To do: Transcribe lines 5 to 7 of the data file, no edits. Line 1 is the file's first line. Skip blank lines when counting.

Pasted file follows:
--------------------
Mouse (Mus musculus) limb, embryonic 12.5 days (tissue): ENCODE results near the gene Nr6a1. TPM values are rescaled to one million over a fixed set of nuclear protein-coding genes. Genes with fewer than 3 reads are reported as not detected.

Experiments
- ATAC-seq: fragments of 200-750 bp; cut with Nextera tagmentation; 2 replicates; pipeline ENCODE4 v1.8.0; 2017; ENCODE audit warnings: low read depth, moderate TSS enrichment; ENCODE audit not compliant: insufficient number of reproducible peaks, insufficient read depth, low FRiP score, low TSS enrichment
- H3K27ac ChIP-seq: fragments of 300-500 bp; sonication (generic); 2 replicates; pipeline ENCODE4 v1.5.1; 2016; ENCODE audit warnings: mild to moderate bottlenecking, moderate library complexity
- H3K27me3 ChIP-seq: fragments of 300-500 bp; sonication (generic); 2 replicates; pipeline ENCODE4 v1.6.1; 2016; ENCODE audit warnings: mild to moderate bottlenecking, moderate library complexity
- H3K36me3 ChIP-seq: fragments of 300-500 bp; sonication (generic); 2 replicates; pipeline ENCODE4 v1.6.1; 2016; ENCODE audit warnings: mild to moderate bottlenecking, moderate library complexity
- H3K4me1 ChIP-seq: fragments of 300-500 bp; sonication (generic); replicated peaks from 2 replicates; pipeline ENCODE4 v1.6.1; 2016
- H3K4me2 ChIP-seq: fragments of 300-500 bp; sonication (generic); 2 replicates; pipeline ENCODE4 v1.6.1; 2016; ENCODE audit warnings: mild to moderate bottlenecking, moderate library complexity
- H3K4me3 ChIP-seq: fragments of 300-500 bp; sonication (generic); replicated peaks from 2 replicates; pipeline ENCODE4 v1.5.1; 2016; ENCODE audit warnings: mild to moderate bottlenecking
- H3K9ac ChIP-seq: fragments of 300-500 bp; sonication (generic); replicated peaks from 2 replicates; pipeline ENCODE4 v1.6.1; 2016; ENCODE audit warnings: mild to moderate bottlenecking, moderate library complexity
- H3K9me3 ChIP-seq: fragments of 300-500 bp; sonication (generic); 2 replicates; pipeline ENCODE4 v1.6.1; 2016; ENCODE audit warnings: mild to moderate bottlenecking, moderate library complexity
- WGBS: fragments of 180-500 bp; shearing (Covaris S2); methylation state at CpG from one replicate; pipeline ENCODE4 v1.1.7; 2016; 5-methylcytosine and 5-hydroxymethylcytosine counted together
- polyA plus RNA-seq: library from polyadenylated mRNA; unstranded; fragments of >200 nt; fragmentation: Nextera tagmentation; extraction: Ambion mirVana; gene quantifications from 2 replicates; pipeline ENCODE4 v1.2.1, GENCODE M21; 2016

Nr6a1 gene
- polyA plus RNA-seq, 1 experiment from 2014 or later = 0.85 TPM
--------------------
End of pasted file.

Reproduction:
- H3K27me3 ChIP-seq: fragments of 300-500 bp; sonication (generic); 2 replicates; pipeline ENCODE4 v1.6.1; 2016; ENCODE audit warnings: mild to moderate bottlenecking, moderate library complexity
- H3K36me3 ChIP-seq: fragments of 300-500 bp; sonication (generic); 2 replicates; pipeline ENCODE4 v1.6.1; 2016; ENCODE audit warnings: mild to moderate bottlenecking, moderate library complexity
- H3K4me1 ChIP-seq: fragments of 300-500 bp; sonication (generic); replicated peaks from 2 replicates; pipeline ENCODE4 v1.6.1; 2016